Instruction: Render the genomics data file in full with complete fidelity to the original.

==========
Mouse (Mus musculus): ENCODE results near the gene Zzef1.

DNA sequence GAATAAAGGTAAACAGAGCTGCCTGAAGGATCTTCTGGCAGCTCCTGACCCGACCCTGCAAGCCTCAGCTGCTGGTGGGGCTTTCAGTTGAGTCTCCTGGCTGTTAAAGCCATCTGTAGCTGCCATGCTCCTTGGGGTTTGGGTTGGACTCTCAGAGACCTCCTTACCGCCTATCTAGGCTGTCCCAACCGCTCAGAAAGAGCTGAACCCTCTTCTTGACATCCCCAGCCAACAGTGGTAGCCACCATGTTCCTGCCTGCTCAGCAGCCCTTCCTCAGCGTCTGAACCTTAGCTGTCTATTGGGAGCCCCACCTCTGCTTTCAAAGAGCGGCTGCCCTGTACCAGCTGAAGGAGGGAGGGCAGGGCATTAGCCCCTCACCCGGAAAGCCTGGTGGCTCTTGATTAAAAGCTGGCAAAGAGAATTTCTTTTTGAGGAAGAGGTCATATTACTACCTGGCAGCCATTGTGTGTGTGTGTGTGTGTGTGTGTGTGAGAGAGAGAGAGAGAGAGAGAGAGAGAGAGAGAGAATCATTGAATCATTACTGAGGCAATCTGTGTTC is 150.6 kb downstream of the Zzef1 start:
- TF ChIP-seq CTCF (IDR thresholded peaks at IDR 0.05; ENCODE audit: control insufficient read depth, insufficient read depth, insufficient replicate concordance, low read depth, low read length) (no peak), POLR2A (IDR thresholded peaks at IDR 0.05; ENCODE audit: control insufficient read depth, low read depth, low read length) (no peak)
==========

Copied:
Mouse (Mus musculus): ENCODE results near the gene Zzef1.

DNA sequence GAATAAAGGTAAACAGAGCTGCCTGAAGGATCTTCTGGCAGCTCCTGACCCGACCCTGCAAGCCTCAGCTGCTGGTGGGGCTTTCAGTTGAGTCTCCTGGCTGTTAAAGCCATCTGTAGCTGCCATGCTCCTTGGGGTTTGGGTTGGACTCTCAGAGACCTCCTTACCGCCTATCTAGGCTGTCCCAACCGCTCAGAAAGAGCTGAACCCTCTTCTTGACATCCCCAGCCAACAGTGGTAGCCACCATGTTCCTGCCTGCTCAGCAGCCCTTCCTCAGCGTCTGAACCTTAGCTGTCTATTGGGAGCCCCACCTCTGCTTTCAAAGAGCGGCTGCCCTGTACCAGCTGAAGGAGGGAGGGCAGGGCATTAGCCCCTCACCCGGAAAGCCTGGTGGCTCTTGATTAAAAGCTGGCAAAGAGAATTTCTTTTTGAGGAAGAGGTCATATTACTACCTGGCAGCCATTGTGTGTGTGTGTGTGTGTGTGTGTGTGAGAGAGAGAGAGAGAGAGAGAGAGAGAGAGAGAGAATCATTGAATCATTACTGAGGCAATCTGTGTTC is 150.6 kb downstream of the Zzef1 start:
- TF ChIP-seq CTCF (IDR thresholded peaks at IDR 0.05; ENCODE audit: control insufficient read depth, insufficient read depth, insufficient replicate concordance, low read depth, low read length) (no peak), POLR2A (IDR thresholded peaks at IDR 0.05; ENCODE audit: control insufficient read depth, low read depth, low read length) (no peak)